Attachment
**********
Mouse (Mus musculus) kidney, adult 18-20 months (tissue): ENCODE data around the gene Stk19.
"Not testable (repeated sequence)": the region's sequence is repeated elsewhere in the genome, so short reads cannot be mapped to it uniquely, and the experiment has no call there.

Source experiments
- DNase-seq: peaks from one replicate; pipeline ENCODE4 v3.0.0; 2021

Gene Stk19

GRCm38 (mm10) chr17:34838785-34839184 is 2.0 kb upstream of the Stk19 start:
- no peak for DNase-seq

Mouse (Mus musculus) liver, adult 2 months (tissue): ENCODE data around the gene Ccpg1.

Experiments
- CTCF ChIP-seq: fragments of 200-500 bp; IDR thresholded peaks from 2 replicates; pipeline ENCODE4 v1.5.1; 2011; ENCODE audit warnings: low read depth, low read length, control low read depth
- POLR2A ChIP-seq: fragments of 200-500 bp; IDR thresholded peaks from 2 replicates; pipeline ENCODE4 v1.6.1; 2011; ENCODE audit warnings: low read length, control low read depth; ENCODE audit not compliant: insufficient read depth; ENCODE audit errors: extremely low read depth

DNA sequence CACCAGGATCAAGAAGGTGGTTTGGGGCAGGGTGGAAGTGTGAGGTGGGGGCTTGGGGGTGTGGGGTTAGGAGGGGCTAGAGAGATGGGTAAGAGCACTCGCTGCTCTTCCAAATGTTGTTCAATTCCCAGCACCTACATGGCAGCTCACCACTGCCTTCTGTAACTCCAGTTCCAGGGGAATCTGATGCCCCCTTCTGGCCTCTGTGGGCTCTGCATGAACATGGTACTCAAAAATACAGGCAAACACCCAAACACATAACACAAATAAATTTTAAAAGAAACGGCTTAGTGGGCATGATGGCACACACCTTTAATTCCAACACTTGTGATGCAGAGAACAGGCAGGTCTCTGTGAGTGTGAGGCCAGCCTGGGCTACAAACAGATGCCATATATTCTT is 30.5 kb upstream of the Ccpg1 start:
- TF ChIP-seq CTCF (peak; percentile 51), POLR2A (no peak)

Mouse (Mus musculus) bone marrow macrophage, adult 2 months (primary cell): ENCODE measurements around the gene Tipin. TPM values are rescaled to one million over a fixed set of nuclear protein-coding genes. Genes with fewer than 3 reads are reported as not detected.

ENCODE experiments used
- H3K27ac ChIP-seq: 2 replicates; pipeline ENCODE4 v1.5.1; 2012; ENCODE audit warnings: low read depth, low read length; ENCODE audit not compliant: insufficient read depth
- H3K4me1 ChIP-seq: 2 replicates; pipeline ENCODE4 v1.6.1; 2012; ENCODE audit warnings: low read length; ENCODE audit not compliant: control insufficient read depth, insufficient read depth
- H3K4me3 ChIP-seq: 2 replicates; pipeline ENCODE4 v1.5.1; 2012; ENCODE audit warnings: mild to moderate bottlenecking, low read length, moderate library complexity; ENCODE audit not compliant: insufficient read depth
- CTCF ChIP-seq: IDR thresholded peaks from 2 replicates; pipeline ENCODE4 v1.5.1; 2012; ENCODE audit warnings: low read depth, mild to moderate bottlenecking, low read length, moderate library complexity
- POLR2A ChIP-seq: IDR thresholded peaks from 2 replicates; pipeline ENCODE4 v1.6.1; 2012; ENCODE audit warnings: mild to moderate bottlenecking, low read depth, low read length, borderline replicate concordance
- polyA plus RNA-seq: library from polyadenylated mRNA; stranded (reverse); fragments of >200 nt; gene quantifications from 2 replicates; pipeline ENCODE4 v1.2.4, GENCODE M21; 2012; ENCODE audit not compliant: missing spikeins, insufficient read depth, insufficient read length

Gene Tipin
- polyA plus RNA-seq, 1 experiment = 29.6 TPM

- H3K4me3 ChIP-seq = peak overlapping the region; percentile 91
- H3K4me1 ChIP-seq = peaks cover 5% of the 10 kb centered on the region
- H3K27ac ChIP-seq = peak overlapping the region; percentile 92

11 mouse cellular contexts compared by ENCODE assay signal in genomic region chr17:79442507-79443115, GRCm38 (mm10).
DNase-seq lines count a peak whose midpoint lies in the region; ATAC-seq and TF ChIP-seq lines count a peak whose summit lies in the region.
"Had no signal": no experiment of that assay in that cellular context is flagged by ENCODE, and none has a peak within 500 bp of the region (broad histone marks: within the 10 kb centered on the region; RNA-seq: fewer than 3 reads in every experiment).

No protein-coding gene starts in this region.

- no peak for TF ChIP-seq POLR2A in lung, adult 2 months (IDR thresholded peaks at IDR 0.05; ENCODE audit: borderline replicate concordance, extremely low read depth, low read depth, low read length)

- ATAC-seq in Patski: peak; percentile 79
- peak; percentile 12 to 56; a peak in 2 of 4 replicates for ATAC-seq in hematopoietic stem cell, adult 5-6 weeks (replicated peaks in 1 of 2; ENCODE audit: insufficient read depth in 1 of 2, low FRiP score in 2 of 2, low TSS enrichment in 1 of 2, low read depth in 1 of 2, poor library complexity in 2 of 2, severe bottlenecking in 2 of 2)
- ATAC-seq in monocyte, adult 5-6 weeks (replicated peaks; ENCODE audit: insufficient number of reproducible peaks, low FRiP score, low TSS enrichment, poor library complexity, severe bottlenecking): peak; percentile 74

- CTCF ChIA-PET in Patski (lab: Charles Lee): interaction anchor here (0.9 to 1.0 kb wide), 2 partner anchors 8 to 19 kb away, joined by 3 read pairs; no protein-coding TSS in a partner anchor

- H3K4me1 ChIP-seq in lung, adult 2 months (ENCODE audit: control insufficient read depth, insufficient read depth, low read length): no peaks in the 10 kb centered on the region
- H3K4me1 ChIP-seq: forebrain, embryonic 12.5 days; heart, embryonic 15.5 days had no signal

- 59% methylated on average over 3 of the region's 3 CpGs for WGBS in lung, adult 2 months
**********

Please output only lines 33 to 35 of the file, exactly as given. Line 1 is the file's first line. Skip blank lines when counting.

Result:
- peak; percentile 12 to 56; a peak in 2 of 4 replicates for ATAC-seq in hematopoietic stem cell, adult 5-6 weeks (replicated peaks in 1 of 2; ENCODE audit: insufficient read depth in 1 of 2, low FRiP score in 2 of 2, low TSS enrichment in 1 of 2, low read depth in 1 of 2, poor library complexity in 2 of 2, severe bottlenecking in 2 of 2)
- ATAC-seq in monocyte, adult 5-6 weeks (replicated peaks; ENCODE audit: insufficient number of reproducible peaks, low FRiP score, low TSS enrichment, poor library complexity, severe bottlenecking): peak; percentile 74

- CTCF ChIA-PET in Patski (lab: Charles Lee): interaction anchor here (0.9 to 1.0 kb wide), 2 partner anchors 8 to 19 kb away, joined by 3 read pairs; no protein-coding TSS in a partner anchor